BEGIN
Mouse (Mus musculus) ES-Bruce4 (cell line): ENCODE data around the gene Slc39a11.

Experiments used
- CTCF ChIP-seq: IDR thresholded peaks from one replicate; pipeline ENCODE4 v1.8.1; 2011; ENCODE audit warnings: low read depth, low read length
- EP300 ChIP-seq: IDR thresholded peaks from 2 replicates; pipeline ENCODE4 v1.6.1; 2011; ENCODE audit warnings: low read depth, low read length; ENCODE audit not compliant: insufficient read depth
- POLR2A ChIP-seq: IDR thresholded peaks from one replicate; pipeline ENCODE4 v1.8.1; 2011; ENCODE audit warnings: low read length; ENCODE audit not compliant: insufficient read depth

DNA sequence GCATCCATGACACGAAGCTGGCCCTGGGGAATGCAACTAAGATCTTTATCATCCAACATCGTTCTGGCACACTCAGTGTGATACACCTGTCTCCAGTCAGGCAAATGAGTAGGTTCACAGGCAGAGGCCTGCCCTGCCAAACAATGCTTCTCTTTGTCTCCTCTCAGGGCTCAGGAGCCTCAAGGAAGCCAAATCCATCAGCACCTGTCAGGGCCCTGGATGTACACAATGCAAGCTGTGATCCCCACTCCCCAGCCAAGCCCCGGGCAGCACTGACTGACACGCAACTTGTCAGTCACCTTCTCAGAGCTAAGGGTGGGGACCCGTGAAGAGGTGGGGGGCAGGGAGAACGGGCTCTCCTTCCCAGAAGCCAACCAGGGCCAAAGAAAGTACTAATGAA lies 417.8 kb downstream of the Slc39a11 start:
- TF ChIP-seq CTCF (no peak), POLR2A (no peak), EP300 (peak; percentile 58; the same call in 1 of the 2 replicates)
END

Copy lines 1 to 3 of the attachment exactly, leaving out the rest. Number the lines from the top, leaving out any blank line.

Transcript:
Mouse (Mus musculus) ES-Bruce4 (cell line): ENCODE data around the gene Slc39a11.

Experiments used
- CTCF ChIP-seq: IDR thresholded peaks from one replicate; pipeline ENCODE4 v1.8.1; 2011; ENCODE audit warnings: low read depth, low read length